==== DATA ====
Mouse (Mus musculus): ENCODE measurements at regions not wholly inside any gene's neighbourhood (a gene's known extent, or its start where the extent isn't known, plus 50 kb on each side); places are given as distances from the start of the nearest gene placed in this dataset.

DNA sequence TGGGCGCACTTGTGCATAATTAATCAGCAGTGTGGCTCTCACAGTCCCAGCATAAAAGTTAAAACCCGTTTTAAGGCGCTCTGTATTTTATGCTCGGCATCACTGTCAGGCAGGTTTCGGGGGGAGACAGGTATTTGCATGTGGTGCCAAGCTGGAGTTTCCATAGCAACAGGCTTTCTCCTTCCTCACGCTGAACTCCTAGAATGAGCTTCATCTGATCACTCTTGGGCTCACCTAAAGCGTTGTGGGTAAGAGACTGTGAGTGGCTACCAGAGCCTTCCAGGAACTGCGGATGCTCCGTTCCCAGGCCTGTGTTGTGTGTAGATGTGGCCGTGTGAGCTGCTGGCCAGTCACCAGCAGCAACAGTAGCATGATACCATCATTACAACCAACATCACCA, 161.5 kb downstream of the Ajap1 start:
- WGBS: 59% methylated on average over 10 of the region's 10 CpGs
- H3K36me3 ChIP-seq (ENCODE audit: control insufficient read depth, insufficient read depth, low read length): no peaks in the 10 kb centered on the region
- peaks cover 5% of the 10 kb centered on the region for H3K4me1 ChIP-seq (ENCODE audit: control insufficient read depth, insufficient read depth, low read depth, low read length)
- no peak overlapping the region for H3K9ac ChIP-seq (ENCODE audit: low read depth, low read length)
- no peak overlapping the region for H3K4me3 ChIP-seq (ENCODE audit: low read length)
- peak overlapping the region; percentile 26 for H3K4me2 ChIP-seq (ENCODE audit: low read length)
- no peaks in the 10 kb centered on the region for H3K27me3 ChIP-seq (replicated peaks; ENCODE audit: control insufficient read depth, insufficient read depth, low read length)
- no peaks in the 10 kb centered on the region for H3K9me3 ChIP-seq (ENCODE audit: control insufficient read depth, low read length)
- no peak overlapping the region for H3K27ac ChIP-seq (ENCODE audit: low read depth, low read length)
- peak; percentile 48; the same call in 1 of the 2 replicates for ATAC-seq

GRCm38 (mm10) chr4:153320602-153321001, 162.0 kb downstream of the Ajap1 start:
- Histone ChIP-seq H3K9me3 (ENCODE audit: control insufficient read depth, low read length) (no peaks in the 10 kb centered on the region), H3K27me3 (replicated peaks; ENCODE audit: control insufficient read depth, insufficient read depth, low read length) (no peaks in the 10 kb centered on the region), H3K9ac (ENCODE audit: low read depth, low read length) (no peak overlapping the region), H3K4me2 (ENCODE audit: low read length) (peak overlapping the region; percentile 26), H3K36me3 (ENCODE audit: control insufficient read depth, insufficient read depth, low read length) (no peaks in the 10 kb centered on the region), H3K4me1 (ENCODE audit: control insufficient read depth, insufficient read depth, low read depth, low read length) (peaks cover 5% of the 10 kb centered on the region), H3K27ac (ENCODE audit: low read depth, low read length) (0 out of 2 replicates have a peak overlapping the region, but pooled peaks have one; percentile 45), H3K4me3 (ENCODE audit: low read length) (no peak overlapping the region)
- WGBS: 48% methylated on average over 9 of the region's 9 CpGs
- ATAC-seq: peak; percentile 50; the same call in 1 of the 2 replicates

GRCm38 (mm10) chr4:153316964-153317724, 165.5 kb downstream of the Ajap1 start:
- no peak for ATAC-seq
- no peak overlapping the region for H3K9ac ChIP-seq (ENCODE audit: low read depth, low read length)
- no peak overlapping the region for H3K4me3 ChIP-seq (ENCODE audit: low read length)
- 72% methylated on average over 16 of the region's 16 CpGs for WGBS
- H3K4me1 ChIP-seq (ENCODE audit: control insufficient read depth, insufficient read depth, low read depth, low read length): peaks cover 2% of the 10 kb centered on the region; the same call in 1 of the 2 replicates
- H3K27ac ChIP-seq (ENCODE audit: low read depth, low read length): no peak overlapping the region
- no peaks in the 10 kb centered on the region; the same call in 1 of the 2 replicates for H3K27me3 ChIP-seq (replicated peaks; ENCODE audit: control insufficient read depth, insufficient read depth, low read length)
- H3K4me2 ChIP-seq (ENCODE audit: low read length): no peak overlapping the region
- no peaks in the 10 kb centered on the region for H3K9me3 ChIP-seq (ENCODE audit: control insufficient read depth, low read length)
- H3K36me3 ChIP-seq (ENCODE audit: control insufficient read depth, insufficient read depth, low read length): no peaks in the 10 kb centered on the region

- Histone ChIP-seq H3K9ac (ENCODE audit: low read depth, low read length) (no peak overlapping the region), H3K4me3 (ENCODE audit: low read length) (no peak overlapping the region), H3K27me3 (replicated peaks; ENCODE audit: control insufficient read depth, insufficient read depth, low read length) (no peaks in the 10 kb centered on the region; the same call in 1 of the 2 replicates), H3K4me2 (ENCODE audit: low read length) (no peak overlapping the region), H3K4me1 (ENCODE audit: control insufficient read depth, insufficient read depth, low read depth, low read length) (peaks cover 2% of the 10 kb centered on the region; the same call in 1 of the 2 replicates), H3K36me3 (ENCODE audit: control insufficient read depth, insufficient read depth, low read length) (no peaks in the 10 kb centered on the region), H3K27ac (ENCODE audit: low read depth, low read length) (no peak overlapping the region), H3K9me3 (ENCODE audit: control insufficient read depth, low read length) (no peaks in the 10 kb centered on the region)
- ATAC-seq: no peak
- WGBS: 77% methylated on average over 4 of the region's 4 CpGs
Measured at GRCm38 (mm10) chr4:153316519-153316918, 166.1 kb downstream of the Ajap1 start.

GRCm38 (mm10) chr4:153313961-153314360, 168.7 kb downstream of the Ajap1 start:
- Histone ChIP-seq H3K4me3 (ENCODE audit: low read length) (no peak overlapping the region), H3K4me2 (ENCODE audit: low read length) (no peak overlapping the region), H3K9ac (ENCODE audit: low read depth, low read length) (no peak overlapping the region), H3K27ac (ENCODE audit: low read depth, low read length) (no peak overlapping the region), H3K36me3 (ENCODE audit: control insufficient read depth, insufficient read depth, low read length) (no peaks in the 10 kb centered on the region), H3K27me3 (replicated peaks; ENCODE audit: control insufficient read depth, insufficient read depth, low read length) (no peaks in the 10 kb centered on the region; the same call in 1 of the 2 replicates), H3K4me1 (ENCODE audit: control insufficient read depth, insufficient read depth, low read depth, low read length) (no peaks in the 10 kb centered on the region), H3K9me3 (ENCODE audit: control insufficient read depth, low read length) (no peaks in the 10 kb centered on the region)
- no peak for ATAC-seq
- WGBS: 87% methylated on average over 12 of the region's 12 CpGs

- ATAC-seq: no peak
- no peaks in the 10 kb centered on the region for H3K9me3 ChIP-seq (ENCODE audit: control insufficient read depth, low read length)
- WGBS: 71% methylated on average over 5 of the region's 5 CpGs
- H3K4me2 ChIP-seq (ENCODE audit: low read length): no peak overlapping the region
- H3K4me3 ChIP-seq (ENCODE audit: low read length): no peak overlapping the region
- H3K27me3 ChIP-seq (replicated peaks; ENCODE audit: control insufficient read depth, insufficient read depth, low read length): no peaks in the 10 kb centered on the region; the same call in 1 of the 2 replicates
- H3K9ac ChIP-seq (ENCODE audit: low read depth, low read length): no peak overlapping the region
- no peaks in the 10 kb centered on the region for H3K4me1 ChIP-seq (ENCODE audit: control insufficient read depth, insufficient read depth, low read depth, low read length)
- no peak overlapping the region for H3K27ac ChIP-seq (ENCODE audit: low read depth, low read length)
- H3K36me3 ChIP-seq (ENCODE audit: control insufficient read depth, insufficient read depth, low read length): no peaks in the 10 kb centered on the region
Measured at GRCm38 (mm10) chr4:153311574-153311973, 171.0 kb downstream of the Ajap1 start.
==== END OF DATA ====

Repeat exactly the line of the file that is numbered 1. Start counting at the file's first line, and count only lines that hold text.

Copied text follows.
Mouse (Mus musculus): ENCODE measurements at regions not wholly inside any gene's neighbourhood (a gene's known extent, or its start where the extent isn't known, plus 50 kb on each side); places are given as distances from the start of the nearest gene placed in this dataset.